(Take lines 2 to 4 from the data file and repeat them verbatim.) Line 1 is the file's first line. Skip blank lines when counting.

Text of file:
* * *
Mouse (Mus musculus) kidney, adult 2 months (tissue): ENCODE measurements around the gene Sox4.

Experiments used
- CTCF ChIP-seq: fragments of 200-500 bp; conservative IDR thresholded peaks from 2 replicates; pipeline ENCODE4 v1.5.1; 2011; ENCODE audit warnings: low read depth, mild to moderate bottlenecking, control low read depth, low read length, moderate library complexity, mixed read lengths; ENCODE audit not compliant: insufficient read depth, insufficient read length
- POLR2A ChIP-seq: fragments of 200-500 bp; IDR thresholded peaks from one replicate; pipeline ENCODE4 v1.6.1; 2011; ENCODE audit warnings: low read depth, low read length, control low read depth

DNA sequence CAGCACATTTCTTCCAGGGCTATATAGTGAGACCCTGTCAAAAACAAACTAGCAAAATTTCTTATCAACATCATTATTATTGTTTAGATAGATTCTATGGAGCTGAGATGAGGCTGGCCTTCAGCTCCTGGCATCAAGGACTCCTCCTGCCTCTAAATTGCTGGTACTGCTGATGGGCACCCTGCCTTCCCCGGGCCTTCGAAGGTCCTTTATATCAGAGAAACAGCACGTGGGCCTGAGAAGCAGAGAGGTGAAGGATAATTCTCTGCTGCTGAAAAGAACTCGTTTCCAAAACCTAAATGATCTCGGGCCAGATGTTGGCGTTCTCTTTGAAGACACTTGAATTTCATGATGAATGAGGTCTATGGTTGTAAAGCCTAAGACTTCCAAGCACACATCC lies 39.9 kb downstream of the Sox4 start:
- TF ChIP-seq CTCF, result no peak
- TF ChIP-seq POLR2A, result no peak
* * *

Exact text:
Experiments used
- CTCF ChIP-seq: fragments of 200-500 bp; conservative IDR thresholded peaks from 2 replicates; pipeline ENCODE4 v1.5.1; 2011; ENCODE audit warnings: low read depth, mild to moderate bottlenecking, control low read depth, low read length, moderate library complexity, mixed read lengths; ENCODE audit not compliant: insufficient read depth, insufficient read length
- POLR2A ChIP-seq: fragments of 200-500 bp; IDR thresholded peaks from one replicate; pipeline ENCODE4 v1.6.1; 2011; ENCODE audit warnings: low read depth, low read length, control low read depth